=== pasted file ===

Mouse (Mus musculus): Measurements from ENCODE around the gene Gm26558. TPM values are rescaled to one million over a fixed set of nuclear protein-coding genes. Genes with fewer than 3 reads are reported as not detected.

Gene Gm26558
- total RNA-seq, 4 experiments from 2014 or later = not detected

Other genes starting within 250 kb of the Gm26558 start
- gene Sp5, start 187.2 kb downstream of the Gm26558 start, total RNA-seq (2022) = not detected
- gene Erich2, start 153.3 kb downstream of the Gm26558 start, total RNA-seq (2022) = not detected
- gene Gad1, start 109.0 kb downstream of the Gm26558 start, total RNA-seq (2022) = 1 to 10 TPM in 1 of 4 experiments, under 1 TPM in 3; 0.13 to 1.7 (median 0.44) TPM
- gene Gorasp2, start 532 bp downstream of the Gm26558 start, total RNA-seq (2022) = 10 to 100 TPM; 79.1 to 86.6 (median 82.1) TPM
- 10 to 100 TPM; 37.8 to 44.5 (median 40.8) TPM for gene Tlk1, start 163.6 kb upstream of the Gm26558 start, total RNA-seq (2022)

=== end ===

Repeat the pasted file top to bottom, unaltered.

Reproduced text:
Mouse (Mus musculus): Measurements from ENCODE around the gene Gm26558. TPM values are rescaled to one million over a fixed set of nuclear protein-coding genes. Genes with fewer than 3 reads are reported as not detected.

Gene Gm26558
- total RNA-seq, 4 experiments from 2014 or later = not detected

Other genes starting within 250 kb of the Gm26558 start
- gene Sp5, start 187.2 kb downstream of the Gm26558 start, total RNA-seq (2022) = not detected
- gene Erich2, start 153.3 kb downstream of the Gm26558 start, total RNA-seq (2022) = not detected
- gene Gad1, start 109.0 kb downstream of the Gm26558 start, total RNA-seq (2022) = 1 to 10 TPM in 1 of 4 experiments, under 1 TPM in 3; 0.13 to 1.7 (median 0.44) TPM
- gene Gorasp2, start 532 bp downstream of the Gm26558 start, total RNA-seq (2022) = 10 to 100 TPM; 79.1 to 86.6 (median 82.1) TPM
- 10 to 100 TPM; 37.8 to 44.5 (median 40.8) TPM for gene Tlk1, start 163.6 kb upstream of the Gm26558 start, total RNA-seq (2022)